A major reason for the crisis was the sudden boom in MFI funding. This is very evident when one looks at the balance sheets of Spandana and Share Microfin, two of the four NGOs targeted by the administration. The gross loan portfolios (GLR) of both show an abrupt jump in between 2004 and 2005. Spandana’s GLR, having taken six years to reach the $10 million dollars mark at the end of FY 03-04, rose to $55.5 million dollars the next year15. Similarly, Share Microfin’s GLR, $18 million at the end of FY 03-04, climbed to $82 million over the next two years16 (Also Celestine17, see Maddipatla18 and Shylendra19).
Banks were starting to love microfinance. Rural India was becoming very attractive for them. Partly because under the Indian Reserve Bank regulations, all banks need to lend at least 18% of their aggregate loans in the rural sector as a part of their priority sector lending obligations20. And partly because of a growing realisation among Indian banks that they needed to look beyond competitive urban markets where competition is intense and the margins are thin. And yet, expansions into the rural credit markets can be problematic. Most banks have few rural branches, and lack local relationships that might bring rural customers to them21.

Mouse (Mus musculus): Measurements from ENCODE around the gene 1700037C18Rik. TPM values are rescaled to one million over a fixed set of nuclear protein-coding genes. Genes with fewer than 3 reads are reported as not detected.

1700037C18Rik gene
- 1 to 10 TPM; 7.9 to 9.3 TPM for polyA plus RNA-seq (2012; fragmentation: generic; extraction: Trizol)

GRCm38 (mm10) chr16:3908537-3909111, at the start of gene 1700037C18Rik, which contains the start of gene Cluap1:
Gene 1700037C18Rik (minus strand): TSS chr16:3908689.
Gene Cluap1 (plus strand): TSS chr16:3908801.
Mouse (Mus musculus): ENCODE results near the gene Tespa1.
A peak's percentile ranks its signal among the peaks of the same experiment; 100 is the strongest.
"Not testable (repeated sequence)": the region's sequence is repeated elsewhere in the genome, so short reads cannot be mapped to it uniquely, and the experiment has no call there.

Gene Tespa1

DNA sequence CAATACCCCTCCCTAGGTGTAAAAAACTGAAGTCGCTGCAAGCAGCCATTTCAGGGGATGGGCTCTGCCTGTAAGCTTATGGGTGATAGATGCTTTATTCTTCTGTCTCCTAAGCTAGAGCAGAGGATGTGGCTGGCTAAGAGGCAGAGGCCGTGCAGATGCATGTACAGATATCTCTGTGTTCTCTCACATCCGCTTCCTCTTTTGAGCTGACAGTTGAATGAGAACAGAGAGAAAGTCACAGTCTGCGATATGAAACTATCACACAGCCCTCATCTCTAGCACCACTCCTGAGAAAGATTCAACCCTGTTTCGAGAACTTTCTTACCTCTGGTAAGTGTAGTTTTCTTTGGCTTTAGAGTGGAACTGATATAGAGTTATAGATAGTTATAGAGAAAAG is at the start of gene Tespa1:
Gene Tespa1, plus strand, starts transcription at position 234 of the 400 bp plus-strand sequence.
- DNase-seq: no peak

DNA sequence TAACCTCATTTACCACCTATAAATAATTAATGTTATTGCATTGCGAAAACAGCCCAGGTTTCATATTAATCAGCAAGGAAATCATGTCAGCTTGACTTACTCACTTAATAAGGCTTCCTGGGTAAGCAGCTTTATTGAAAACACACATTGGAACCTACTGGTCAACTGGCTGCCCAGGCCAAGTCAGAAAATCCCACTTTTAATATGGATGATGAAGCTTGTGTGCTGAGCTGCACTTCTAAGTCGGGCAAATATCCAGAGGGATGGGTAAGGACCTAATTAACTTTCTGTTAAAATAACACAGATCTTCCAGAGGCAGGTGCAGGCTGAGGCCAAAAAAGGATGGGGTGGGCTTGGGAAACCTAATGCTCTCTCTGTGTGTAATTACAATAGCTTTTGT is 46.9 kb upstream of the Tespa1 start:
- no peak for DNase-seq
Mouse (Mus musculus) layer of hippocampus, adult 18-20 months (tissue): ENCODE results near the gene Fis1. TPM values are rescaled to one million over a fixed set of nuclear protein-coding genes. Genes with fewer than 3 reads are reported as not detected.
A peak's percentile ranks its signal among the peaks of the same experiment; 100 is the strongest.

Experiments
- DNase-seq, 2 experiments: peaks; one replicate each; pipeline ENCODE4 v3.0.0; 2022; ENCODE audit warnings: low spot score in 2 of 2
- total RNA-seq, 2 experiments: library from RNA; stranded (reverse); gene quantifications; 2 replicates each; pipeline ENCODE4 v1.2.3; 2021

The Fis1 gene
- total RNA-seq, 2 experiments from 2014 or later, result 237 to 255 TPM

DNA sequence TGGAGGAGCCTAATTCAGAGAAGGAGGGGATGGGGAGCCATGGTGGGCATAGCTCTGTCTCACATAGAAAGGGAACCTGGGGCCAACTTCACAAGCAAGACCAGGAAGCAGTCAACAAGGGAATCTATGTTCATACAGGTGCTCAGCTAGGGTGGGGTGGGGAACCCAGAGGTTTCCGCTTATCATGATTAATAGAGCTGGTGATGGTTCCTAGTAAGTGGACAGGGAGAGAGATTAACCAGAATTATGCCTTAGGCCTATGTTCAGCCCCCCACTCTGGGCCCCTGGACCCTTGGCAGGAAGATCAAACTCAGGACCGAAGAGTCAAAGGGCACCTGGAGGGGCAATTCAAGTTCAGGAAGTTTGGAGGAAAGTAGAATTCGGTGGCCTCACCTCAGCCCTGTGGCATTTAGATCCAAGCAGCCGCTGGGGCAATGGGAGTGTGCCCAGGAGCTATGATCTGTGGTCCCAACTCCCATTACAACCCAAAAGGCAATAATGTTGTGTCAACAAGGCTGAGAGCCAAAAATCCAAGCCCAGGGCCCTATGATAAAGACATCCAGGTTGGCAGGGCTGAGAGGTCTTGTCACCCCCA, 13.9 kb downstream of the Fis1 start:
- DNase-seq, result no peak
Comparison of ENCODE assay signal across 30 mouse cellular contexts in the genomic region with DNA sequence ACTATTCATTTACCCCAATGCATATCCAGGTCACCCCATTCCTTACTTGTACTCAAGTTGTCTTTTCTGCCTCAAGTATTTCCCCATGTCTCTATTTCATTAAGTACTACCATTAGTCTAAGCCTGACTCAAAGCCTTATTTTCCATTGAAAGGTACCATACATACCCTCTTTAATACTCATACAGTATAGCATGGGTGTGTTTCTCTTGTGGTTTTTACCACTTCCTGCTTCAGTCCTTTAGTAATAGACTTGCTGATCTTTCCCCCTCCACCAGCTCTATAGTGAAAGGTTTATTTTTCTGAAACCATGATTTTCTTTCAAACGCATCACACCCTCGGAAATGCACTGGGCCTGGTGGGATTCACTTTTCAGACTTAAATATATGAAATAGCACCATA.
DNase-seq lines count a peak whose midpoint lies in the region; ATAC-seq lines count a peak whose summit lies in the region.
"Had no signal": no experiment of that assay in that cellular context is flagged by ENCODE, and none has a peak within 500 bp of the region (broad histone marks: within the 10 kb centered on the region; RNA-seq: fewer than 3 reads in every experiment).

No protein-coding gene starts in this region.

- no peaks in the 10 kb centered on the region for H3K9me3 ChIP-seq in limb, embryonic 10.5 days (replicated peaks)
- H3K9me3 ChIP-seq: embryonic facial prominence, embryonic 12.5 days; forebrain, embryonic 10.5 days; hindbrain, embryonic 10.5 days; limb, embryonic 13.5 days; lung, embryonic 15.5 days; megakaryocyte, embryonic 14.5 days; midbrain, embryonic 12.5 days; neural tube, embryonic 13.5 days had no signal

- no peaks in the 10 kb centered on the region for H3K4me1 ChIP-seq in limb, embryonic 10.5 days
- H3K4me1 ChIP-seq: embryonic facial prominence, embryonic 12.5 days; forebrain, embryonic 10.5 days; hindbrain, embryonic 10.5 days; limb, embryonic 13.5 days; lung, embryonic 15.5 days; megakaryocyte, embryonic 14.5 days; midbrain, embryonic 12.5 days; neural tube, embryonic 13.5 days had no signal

Given that backdrop, they have come to see microfinance as an attractive conduit for rural credit disbursal. This is partly due to microfinance’s emphasis on financial sustainability. Which shows itself as the “relative absence of interest subsidies in microcredit/finance programmes, the high repayment performance deriving from the adoption of appropriate lending technologies and peer monitoring mechanisms, as well as the reduced transaction costs to lenders (vis:a:vis the costs of individual targeted lending)”.22 Further, the discovery that not only are the poor bankable, but that banking with the poor could be profitable as well, suggests the prospect of the financially-viable microfinance institution, which address poverty-related concerns even as it covers its lending costs.23
As Indian banks look to lend to the large number of attractive, if small and dispersed, borrowers in rural India, it is this mix of reach and sustainability that makes MFIs so attractive for banks. As KV Kamath, the CEO of ICICI Bank, said, working with agencies such as MFIs is a strategy for ICICI Bank towards leveraging the rural economy in order to break into the top league of global banks.24